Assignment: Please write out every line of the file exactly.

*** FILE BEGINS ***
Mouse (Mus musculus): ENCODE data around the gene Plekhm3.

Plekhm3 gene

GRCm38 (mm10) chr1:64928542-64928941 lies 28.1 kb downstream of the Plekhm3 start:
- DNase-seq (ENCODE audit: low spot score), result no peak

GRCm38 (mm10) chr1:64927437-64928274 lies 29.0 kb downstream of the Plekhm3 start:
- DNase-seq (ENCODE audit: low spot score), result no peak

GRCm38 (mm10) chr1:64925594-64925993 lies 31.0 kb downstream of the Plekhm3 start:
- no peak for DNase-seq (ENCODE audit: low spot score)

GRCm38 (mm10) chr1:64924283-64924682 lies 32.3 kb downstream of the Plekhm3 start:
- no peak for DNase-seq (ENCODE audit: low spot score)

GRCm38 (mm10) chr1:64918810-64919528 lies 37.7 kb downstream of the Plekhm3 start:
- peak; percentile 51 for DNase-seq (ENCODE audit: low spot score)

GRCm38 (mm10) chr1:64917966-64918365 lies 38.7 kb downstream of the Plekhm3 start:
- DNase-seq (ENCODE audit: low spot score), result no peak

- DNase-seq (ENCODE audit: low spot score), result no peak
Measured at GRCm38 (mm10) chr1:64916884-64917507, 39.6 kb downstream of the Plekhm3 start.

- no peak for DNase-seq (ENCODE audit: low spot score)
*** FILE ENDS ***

Mouse (Mus musculus): ENCODE data around the gene Plekhm3.

Plekhm3 gene

GRCm38 (mm10) chr1:64928542-64928941 lies 28.1 kb downstream of the Plekhm3 start:
- DNase-seq (ENCODE audit: low spot score), result no peak

GRCm38 (mm10) chr1:64927437-64928274 lies 29.0 kb downstream of the Plekhm3 start:
- DNase-seq (ENCODE audit: low spot score), result no peak

GRCm38 (mm10) chr1:64925594-64925993 lies 31.0 kb downstream of the Plekhm3 start:
- no peak for DNase-seq (ENCODE audit: low spot score)

GRCm38 (mm10) chr1:64924283-64924682 lies 32.3 kb downstream of the Plekhm3 start:
- no peak for DNase-seq (ENCODE audit: low spot score)

GRCm38 (mm10) chr1:64918810-64919528 lies 37.7 kb downstream of the Plekhm3 start:
- peak; percentile 51 for DNase-seq (ENCODE audit: low spot score)

GRCm38 (mm10) chr1:64917966-64918365 lies 38.7 kb downstream of the Plekhm3 start:
- DNase-seq (ENCODE audit: low spot score), result no peak

- DNase-seq (ENCODE audit: low spot score), result no peak
Measured at GRCm38 (mm10) chr1:64916884-64917507, 39.6 kb downstream of the Plekhm3 start.

- no peak for DNase-seq (ENCODE audit: low spot score)